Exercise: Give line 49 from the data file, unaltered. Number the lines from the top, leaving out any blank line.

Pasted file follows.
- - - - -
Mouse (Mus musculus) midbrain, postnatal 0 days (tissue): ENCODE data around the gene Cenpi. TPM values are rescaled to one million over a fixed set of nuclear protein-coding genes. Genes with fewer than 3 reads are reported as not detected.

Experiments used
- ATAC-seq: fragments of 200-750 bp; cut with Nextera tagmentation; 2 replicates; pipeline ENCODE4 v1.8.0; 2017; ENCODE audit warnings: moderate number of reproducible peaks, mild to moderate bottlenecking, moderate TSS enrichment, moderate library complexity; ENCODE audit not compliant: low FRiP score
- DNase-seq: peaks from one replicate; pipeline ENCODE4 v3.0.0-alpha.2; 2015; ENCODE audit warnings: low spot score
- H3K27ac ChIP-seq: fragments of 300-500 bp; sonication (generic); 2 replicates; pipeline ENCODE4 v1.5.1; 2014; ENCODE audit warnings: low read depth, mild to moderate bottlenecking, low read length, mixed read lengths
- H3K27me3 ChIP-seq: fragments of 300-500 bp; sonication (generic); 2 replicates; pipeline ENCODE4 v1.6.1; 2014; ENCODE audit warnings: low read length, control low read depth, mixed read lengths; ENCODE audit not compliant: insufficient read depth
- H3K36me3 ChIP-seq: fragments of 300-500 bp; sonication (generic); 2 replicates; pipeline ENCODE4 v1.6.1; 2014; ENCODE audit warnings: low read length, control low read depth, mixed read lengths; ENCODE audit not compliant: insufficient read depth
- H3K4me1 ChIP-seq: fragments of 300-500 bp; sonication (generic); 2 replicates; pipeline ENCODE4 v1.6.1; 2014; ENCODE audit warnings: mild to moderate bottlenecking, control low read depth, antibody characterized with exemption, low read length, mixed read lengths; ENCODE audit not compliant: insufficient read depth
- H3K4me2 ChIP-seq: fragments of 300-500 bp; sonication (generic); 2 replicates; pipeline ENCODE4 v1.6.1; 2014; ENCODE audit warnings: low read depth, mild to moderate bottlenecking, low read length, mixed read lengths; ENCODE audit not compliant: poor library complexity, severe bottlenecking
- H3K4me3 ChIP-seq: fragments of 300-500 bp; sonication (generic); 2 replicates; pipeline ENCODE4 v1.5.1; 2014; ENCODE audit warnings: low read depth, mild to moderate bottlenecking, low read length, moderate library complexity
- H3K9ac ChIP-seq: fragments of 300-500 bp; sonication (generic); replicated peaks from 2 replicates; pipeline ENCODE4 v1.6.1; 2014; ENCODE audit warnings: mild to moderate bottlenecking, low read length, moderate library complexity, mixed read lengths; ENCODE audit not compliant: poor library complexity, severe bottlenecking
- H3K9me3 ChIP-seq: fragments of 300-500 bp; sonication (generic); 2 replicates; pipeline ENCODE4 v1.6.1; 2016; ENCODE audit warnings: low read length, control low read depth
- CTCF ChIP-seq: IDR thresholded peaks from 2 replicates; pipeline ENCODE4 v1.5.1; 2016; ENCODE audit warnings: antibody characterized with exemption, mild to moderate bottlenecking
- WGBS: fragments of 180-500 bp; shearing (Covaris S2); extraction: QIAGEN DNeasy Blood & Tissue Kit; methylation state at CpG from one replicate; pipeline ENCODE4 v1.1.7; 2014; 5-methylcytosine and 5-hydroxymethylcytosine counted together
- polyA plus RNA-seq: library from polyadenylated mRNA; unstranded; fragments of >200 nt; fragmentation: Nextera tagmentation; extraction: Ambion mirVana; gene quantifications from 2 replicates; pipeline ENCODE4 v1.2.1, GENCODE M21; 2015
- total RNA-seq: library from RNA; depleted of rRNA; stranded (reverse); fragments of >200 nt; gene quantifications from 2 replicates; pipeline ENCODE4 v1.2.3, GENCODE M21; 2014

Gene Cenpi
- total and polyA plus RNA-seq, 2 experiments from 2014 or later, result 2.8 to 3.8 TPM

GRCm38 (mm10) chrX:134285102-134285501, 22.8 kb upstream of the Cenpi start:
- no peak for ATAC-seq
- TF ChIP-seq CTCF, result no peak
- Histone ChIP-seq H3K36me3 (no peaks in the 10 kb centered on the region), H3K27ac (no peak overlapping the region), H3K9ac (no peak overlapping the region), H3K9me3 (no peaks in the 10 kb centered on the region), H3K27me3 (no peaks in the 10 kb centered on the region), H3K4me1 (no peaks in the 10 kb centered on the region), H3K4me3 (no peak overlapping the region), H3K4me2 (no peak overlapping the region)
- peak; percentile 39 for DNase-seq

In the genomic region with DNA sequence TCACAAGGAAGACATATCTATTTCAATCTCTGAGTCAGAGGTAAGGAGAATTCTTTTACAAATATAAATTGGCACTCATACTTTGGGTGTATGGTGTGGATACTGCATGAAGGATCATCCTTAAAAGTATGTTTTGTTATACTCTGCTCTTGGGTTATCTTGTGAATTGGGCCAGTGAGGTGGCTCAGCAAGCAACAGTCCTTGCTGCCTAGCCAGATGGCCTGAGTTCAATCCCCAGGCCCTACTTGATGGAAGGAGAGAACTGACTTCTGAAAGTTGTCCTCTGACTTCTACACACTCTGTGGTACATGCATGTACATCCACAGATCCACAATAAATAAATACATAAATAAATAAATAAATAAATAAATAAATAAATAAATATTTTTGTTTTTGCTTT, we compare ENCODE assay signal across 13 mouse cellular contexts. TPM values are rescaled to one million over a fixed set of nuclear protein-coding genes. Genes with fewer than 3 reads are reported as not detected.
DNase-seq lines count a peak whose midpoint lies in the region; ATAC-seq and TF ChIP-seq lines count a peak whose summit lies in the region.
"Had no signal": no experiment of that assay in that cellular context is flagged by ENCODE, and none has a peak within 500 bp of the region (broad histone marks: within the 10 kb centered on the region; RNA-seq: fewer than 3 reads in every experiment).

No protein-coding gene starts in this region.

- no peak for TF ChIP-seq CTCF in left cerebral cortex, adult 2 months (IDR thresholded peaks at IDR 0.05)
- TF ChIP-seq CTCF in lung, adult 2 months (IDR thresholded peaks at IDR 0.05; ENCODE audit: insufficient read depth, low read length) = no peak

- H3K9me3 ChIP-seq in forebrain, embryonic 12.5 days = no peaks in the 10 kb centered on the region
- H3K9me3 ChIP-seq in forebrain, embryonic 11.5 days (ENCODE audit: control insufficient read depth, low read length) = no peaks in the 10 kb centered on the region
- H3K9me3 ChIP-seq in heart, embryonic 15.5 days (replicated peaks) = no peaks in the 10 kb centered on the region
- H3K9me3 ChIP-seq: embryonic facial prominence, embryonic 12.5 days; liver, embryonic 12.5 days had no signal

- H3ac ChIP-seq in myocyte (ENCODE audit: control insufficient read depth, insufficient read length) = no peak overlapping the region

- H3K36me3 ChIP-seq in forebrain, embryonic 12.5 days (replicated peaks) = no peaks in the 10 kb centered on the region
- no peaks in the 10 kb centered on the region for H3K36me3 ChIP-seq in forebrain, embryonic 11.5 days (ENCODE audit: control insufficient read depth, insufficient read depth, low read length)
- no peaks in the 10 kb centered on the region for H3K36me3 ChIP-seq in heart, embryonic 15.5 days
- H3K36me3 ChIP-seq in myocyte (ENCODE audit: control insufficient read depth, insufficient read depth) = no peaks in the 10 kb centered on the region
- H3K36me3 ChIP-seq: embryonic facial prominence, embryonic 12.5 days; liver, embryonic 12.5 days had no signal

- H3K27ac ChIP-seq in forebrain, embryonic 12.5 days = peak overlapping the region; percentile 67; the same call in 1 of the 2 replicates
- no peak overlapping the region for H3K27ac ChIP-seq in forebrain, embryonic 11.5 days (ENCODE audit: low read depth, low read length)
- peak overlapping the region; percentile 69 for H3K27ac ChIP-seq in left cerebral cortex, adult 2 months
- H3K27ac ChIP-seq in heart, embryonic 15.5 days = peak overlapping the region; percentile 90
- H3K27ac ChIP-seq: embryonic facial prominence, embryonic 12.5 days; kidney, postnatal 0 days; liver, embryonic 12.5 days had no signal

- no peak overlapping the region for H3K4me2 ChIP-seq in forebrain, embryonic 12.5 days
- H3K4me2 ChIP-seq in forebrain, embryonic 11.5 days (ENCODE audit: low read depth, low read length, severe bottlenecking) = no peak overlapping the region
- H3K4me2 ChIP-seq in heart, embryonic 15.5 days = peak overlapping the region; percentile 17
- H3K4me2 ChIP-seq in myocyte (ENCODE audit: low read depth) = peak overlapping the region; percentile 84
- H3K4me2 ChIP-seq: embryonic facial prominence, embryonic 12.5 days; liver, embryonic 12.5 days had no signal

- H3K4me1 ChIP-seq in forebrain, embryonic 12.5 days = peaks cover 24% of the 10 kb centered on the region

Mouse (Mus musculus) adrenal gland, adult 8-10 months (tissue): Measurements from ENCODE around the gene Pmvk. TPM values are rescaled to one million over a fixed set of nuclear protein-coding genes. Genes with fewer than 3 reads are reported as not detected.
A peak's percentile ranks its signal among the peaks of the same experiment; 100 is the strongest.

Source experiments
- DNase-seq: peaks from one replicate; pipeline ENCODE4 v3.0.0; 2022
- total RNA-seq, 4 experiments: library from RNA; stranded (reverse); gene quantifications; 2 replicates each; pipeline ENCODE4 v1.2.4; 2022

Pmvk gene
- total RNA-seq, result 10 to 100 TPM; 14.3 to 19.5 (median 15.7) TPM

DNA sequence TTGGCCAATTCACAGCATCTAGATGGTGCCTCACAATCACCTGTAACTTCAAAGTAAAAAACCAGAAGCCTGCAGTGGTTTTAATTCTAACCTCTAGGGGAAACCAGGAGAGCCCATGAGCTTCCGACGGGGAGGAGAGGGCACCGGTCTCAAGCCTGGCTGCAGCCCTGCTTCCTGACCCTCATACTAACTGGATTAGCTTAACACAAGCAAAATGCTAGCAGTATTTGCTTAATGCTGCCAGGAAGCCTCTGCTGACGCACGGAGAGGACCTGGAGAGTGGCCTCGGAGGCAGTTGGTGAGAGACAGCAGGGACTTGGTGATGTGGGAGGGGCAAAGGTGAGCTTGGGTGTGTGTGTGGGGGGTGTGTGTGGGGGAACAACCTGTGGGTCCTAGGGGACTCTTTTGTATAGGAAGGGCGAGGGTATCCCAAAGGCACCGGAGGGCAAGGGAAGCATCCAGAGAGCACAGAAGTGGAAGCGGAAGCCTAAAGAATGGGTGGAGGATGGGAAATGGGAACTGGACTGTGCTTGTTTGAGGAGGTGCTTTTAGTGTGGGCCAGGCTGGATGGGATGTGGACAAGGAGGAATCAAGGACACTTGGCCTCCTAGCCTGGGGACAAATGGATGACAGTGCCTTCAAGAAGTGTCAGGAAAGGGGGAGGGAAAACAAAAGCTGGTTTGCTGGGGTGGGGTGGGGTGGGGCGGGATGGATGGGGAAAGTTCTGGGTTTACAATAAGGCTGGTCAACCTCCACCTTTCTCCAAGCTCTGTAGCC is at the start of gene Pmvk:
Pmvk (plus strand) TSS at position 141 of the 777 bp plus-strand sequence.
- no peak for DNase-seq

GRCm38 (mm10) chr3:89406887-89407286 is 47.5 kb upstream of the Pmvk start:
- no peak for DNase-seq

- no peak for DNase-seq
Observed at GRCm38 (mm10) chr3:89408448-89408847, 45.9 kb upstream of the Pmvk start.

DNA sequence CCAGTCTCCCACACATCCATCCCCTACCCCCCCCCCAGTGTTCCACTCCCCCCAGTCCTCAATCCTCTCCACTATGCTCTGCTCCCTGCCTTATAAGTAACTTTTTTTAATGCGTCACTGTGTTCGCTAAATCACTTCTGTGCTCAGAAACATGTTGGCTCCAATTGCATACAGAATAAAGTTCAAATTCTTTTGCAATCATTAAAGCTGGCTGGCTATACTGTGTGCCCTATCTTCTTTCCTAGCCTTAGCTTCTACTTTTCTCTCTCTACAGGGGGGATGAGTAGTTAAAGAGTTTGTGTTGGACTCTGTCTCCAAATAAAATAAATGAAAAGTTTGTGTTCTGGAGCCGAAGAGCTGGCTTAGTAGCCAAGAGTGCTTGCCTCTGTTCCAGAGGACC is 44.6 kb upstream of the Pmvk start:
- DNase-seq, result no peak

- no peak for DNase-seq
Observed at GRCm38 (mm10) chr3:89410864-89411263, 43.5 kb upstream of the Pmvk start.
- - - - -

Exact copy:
- H3K4me2 ChIP-seq: embryonic facial prominence, embryonic 12.5 days; liver, embryonic 12.5 days had no signal